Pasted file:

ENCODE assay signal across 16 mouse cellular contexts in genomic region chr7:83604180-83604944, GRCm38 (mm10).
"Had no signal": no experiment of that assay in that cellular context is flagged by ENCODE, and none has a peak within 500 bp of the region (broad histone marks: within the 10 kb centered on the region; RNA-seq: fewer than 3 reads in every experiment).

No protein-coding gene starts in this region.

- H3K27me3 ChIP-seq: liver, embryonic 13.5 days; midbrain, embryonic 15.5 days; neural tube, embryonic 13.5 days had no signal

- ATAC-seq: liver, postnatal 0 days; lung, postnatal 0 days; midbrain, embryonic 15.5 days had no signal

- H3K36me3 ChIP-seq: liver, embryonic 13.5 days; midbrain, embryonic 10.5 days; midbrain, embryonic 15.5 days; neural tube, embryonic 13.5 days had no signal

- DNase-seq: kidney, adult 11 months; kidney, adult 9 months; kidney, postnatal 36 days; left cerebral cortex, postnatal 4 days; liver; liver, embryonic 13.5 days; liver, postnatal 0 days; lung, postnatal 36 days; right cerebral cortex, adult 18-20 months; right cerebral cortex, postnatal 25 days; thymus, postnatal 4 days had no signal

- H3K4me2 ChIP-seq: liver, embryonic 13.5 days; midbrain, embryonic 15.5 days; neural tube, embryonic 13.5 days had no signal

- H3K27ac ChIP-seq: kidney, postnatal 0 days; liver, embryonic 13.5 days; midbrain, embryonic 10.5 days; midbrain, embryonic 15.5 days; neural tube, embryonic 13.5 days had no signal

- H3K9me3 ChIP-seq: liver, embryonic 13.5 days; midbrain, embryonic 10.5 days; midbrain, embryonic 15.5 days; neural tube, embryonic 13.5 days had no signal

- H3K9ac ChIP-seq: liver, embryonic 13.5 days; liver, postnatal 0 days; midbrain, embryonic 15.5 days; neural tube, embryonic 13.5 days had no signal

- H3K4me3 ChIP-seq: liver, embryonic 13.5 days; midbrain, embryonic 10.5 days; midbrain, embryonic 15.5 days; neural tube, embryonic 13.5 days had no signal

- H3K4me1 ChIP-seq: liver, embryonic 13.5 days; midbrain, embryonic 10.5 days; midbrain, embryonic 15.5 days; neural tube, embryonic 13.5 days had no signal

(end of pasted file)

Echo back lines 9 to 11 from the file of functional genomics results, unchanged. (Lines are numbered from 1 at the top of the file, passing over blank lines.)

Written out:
- H3K27ac ChIP-seq: kidney, postnatal 0 days; liver, embryonic 13.5 days; midbrain, embryonic 10.5 days; midbrain, embryonic 15.5 days; neural tube, embryonic 13.5 days had no signal

- H3K9me3 ChIP-seq: liver, embryonic 13.5 days; midbrain, embryonic 10.5 days; midbrain, embryonic 15.5 days; neural tube, embryonic 13.5 days had no signal

- H3K9ac ChIP-seq: liver, embryonic 13.5 days; liver, postnatal 0 days; midbrain, embryonic 15.5 days; neural tube, embryonic 13.5 days had no signal